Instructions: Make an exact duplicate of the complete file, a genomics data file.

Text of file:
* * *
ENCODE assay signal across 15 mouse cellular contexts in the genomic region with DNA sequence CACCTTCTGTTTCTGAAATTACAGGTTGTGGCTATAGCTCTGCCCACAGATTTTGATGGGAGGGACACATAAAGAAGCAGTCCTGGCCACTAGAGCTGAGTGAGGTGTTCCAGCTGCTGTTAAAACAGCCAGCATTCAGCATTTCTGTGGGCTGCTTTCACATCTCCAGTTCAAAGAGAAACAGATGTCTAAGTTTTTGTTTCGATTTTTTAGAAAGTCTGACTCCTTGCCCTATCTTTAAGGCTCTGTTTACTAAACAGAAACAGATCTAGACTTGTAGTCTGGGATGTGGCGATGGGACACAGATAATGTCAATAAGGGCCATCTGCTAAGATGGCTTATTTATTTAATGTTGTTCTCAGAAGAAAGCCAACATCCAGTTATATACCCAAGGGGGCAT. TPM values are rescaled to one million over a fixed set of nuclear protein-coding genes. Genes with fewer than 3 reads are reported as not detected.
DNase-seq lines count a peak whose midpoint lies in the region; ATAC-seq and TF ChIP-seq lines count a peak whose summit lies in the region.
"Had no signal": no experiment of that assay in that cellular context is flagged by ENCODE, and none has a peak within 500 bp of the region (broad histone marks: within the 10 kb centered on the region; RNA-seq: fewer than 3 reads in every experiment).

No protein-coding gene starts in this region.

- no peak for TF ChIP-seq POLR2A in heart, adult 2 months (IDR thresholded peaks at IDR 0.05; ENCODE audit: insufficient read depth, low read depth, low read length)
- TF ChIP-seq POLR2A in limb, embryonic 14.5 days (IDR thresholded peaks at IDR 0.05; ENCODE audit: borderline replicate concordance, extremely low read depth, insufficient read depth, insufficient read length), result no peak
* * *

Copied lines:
ENCODE assay signal across 15 mouse cellular contexts in the genomic region with DNA sequence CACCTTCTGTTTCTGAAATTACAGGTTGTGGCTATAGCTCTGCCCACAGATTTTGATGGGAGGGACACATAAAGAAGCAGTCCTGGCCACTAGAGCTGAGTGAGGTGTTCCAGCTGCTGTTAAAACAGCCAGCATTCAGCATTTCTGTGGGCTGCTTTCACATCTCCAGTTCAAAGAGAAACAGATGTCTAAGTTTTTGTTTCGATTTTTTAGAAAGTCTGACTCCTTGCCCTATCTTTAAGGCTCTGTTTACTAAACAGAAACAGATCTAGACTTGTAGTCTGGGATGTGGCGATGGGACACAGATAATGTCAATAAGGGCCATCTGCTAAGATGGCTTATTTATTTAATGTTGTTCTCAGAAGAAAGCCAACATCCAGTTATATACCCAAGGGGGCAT. TPM values are rescaled to one million over a fixed set of nuclear protein-coding genes. Genes with fewer than 3 reads are reported as not detected.
DNase-seq lines count a peak whose midpoint lies in the region; ATAC-seq and TF ChIP-seq lines count a peak whose summit lies in the region.
"Had no signal": no experiment of that assay in that cellular context is flagged by ENCODE, and none has a peak within 500 bp of the region (broad histone marks: within the 10 kb centered on the region; RNA-seq: fewer than 3 reads in every experiment).

No protein-coding gene starts in this region.

- no peak for TF ChIP-seq POLR2A in heart, adult 2 months (IDR thresholded peaks at IDR 0.05; ENCODE audit: insufficient read depth, low read depth, low read length)
- TF ChIP-seq POLR2A in limb, embryonic 14.5 days (IDR thresholded peaks at IDR 0.05; ENCODE audit: borderline replicate concordance, extremely low read depth, insufficient read depth, insufficient read length), result no peak